The Spam Source Experiment

Let’s see who’s selling me out.

I get a lot of email and much of it is spam. That’s why I have a special email account I use for anything that’s not important. It’s a disposable account. Every few years, I simply stop using it and create a new disposable account. Then I slowly but surely update my records where I need to. The spam virtually stops.

For a while.

Eventually, it builds up again and I’m back to the point where I need to delete that account and create a new one.

And don’t talk to me about spam filters. Yes, I have one in my email client. Yes, it does work. But no, it doesn’t catch it all and, unfortunately, it misidentifies too much as spam. So I can’t trust it.

The other day, while drivinge, I came up with a novel idea. Instead of creating one disposable email account, why not create one for each organization that asks for an email address? Then use that account for just that organization. And then, when the spam starts coming, I can easily identify its source — it’ll match the name of the account.

I own multiple domain names, each of which can have as many email addresses as I like. So there’s no limit to the number of addresses I can create. And I don’t even have to set them up in my email client software! I can simply check for mail on the web if I’m expecting something. And let it accumulate on a distant server if I’m not.

Verify Address
Sure, this email address is mine. But don’t expect me to monitor it for your junk.

I started this today. I decided to use Microsoft Excel for iPad to maintain my helicopter Hobbs book (a record of hours flown) and Due List (a record of when various maintenance items were last done and next due). In order to access an Excel file stored in Dropbox from my iPad — and be able to edit it — I had to create a Microsoft account. That account needed a valid email address. So I logged onto my server and created one named microsoft @ one of my many domain names. And I used that email address to create the account for Microsoft Excel. I checked the email on the web, got the code I needed to complete the account setup, and am done.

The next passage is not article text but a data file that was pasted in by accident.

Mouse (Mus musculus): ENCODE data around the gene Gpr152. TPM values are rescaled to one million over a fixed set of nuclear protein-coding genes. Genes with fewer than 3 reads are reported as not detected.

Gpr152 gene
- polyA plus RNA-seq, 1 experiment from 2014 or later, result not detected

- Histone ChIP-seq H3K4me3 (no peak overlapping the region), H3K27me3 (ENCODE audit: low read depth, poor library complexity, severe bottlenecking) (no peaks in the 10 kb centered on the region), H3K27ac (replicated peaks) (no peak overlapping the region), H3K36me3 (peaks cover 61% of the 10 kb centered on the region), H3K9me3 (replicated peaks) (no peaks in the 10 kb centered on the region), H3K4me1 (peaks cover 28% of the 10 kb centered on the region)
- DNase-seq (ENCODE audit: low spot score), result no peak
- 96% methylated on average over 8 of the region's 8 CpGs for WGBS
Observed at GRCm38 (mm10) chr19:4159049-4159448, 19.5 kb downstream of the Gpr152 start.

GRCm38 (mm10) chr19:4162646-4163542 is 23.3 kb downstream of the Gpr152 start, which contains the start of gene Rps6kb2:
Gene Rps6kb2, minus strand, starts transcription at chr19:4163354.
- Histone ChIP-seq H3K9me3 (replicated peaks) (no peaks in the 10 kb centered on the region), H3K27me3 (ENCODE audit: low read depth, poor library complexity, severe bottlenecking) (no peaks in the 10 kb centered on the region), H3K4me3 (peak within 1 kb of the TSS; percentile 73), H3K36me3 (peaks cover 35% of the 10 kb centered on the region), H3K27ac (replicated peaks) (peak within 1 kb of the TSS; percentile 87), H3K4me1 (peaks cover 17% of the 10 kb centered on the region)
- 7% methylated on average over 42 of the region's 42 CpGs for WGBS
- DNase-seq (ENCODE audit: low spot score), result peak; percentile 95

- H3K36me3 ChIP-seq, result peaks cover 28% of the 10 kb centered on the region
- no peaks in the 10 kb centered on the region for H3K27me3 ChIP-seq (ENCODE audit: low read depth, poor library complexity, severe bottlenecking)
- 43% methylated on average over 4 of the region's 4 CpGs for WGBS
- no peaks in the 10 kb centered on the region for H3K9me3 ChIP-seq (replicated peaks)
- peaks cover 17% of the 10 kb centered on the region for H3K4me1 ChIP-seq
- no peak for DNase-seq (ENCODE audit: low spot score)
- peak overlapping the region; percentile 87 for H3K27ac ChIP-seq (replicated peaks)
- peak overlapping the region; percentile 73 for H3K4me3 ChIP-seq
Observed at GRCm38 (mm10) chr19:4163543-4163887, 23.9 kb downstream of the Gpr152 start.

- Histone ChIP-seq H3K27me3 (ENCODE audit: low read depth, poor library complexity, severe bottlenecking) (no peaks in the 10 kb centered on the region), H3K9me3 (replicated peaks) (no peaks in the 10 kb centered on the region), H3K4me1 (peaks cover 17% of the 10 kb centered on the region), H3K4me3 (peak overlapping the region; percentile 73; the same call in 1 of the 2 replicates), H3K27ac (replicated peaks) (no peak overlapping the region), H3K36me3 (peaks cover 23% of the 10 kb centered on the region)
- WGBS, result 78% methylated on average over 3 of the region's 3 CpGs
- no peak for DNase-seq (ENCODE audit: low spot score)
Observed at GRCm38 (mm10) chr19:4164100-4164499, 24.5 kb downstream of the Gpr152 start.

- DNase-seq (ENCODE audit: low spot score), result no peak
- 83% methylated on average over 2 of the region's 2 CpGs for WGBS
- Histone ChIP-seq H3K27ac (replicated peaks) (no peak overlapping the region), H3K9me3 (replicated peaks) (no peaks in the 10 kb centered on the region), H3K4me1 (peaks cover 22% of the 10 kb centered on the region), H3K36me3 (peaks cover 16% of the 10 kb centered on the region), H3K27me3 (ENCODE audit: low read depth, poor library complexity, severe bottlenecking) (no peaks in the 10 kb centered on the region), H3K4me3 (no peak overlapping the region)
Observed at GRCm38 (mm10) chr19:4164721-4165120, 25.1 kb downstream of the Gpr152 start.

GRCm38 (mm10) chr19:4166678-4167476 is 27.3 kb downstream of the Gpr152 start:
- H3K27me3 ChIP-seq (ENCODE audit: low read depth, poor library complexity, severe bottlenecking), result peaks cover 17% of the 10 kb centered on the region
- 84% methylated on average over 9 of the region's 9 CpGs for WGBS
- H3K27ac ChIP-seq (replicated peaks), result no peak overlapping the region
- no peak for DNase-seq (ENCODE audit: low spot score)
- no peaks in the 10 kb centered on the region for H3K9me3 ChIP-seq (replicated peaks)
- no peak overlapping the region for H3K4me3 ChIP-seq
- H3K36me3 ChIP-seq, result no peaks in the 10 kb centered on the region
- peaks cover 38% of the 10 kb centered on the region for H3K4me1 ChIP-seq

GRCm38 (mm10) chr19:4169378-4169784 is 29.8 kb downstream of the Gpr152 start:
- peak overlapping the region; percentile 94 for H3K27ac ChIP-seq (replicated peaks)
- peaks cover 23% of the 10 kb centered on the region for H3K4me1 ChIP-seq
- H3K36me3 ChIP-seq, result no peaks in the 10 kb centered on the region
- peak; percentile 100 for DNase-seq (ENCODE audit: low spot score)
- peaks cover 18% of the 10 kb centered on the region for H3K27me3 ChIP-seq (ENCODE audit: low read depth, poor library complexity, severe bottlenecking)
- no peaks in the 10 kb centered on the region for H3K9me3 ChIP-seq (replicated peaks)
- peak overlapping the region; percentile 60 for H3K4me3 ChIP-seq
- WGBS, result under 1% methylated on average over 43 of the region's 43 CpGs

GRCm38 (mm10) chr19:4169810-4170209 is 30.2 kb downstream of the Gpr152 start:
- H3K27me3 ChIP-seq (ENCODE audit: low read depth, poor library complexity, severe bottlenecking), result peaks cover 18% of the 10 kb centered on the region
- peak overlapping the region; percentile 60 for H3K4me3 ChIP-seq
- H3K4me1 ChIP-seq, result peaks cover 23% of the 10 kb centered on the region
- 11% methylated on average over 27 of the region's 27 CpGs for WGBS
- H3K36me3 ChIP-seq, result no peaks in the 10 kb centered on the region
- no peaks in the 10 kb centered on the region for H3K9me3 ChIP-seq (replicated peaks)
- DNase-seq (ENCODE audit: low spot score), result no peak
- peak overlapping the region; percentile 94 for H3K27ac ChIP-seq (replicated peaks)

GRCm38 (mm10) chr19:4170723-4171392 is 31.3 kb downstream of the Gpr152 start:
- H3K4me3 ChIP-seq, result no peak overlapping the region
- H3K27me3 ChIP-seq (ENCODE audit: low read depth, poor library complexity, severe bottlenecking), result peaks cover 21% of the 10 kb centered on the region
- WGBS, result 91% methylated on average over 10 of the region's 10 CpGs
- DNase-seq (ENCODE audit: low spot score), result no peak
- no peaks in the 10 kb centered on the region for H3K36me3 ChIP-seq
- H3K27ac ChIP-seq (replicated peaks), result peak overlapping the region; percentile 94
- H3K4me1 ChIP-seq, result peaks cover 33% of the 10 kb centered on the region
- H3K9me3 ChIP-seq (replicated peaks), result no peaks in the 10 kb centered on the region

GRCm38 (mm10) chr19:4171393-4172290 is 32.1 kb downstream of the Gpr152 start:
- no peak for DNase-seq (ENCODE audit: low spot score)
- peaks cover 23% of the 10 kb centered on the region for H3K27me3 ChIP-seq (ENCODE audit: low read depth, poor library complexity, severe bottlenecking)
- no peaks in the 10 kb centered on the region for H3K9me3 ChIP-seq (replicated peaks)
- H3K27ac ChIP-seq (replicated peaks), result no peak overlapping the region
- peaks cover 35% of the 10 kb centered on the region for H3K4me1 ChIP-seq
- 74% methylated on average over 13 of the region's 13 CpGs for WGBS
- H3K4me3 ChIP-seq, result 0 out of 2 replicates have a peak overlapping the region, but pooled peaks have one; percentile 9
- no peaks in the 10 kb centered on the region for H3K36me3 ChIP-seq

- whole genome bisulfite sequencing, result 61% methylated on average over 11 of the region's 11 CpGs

And I never have to see any junk from that account again.

But I can always look if I need to.

Let’s see how far I can take this. I’ll report back, maybe next year.

10 thoughts on “The Spam Source Experiment

  1. Good idea, although I suspect that the answer to the “who’s spamming me” question is going to be “all of them, to some extent”. Not having my own server nor wanting to devote the time to setting up multiple free email accounts I’ve tried a similar experiment with the variable being deliberate misspellings of my name when filling out online forms. The literal nature of the bots means that SeAn goes through just as well as seAN or SEan or Sean, so when I see oddball spellings show up in emails (or snail mail) I’ve got a pretty good idea where it comes from.